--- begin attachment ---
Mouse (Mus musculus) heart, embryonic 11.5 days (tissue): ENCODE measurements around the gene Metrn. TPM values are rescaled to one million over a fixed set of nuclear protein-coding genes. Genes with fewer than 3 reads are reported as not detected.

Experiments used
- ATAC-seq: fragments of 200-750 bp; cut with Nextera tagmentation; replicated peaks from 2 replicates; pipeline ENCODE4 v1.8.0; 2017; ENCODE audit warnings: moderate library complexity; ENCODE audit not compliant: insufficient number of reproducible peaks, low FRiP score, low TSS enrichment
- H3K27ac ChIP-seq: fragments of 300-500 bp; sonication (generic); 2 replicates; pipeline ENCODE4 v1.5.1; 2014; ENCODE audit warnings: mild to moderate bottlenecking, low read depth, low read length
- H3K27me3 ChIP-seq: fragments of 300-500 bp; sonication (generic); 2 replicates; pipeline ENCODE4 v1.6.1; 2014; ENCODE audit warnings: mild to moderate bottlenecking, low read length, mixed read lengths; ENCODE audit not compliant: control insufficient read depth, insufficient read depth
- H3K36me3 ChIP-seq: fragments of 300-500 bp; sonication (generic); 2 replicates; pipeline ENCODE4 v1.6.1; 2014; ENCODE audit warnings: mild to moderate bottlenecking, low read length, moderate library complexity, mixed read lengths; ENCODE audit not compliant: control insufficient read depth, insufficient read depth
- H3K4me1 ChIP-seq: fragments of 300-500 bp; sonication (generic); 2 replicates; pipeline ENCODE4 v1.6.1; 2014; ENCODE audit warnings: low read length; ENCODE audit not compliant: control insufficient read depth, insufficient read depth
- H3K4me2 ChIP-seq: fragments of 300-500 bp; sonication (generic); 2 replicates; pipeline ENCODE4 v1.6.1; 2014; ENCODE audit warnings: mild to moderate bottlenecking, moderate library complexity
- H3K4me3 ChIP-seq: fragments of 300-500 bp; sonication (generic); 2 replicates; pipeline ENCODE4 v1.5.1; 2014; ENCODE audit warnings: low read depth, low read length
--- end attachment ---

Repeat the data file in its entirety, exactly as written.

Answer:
Mouse (Mus musculus) heart, embryonic 11.5 days (tissue): ENCODE measurements around the gene Metrn. TPM values are rescaled to one million over a fixed set of nuclear protein-coding genes. Genes with fewer than 3 reads are reported as not detected.

Experiments used
- ATAC-seq: fragments of 200-750 bp; cut with Nextera tagmentation; replicated peaks from 2 replicates; pipeline ENCODE4 v1.8.0; 2017; ENCODE audit warnings: moderate library complexity; ENCODE audit not compliant: insufficient number of reproducible peaks, low FRiP score, low TSS enrichment
- H3K27ac ChIP-seq: fragments of 300-500 bp; sonication (generic); 2 replicates; pipeline ENCODE4 v1.5.1; 2014; ENCODE audit warnings: mild to moderate bottlenecking, low read depth, low read length
- H3K27me3 ChIP-seq: fragments of 300-500 bp; sonication (generic); 2 replicates; pipeline ENCODE4 v1.6.1; 2014; ENCODE audit warnings: mild to moderate bottlenecking, low read length, mixed read lengths; ENCODE audit not compliant: control insufficient read depth, insufficient read depth
- H3K36me3 ChIP-seq: fragments of 300-500 bp; sonication (generic); 2 replicates; pipeline ENCODE4 v1.6.1; 2014; ENCODE audit warnings: mild to moderate bottlenecking, low read length, moderate library complexity, mixed read lengths; ENCODE audit not compliant: control insufficient read depth, insufficient read depth
- H3K4me1 ChIP-seq: fragments of 300-500 bp; sonication (generic); 2 replicates; pipeline ENCODE4 v1.6.1; 2014; ENCODE audit warnings: low read length; ENCODE audit not compliant: control insufficient read depth, insufficient read depth
- H3K4me2 ChIP-seq: fragments of 300-500 bp; sonication (generic); 2 replicates; pipeline ENCODE4 v1.6.1; 2014; ENCODE audit warnings: mild to moderate bottlenecking, moderate library complexity
- H3K4me3 ChIP-seq: fragments of 300-500 bp; sonication (generic); 2 replicates; pipeline ENCODE4 v1.5.1; 2014; ENCODE audit warnings: low read depth, low read length